The response to the survey was somewhat surprising. Because the stimulus funds were supposed to be used on “shovel ready” project plans, and because there were funding forfeitures if the money wasn’t committed promptly by designated dates, it was expected that plans and specifications would be more prone to errors, omissions and ambiguities. Either that problem did not materialize, or the problems were there but were resolved by change order.

New Legislation

On March 18, 2010, President Obama signed new legislation known as the Hiring Incentives to Restore Employment (HIRE) Act.Like the ARRA, the HIRE Act is aimed at creating new jobs. Although the HIRE Act introduces some new concepts, many of its provisions simply extend current programs such as unemployment insurance and tax credits.For the construction industry, there are three noteworthy provisions of the HIRE Act: tax breaks for new hires, expansion of the Build America Bond program, and the extension of highway and transportation funds.

Tax Breaks for New Hires

Employers are exempted from paying the employer’s portion of Social Security taxes on wages paid to new employees. In order to qualify, the new employee must:

  1. Be hired after February 3, 2010, and before January 1, 2011;
  2. Have been unemployed for 60 days preceding hiring and the employee must sign an affidavit to that effect;
  3. Not have been hired to replace another employee unless the other employee was fired for cause or voluntarily quit; and
  4. Not be related to the employer.

Employers can receive an additional $1,000 tax credit for every new employee retained for one year. In order to qualify for this tax credit, the employee must be employed for at least 52 consecutive weeks and the employee’s wage during the last 26 weeks of the required 52 weeks must equal at least 80 percent of such wages for the first 26 weeks. Unfortunately, many construction companies may not be able to take advantage of this tax break if the company has seasonal layoffs. The new employee would not be employed for the requisite 52 consecutive weeks if the new employee was laid-off during the winter months.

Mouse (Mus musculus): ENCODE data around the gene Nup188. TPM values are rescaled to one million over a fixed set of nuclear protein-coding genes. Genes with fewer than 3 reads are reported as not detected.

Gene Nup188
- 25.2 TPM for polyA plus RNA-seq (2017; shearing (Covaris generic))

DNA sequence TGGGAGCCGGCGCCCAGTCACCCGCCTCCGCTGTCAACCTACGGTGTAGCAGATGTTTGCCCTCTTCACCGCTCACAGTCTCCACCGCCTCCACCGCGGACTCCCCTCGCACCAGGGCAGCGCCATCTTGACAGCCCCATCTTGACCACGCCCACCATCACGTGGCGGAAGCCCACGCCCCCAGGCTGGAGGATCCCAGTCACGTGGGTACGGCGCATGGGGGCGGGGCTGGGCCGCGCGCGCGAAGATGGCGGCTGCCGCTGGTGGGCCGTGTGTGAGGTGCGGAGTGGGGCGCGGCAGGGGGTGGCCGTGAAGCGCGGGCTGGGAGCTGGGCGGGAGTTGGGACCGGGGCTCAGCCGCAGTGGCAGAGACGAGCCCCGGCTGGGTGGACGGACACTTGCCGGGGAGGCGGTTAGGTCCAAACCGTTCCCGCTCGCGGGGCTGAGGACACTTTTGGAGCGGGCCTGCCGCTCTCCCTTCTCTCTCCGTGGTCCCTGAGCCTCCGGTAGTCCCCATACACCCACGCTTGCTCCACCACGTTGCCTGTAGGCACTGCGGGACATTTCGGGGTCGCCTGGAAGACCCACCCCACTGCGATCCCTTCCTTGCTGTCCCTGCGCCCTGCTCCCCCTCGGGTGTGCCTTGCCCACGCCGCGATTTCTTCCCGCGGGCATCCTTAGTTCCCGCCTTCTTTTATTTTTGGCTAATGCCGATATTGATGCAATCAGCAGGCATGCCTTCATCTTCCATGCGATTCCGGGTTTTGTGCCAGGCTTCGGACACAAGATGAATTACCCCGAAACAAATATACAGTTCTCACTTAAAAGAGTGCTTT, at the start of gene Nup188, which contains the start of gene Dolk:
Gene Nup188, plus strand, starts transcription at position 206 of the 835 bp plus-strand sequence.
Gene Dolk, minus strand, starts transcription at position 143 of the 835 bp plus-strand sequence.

For more information regarding tax incentives under the HIRE Act and other recent legislation, see FWHT’s April 2010 briefing paper at:

Expansion of Build America Bond Program

HIRE Act expands the Build America Bond program. Build America Bonds were introduced in the ARRA.They allow state and local governments to borrow at lower costs. The expansion allows the issuer of certain bonds to elect a direct subsidy from the federal government rather than a tax credit. Bonds that qualify for this direct subsidy include Qualified School Construction Bonds.Qualified School Construction Bonds can be used for the construction, rehabilitation, or repair of public school facilities.

Extension of Highway and Transportation Funds

HIRE Act extends funding for highway and other transportation related projects through December 31, 2010. The amount of available funding for each state would be the same amount as in 2009.


As can be seen by the passage of the HIRE Act, our economy is still rebuilding and in need of assistance. The effectiveness of the ARRA is certainly debatable; however, two things are clear: (1) the ARRA has funded numerous highway and bridge construction projects; and (2) there are still more funds left to be expended.ARRA funded projects have not differed significantly from traditional highway and bridge projects, and the passage of the HIRE Act guarantees these funds will be available through December 2010.

For more information regarding highway projects, including current projects and bidding information, visit the Minnesota Department of Transportation website at

This discussion is generalized in nature and should not be considered a substitute for professional advice. © FWH&T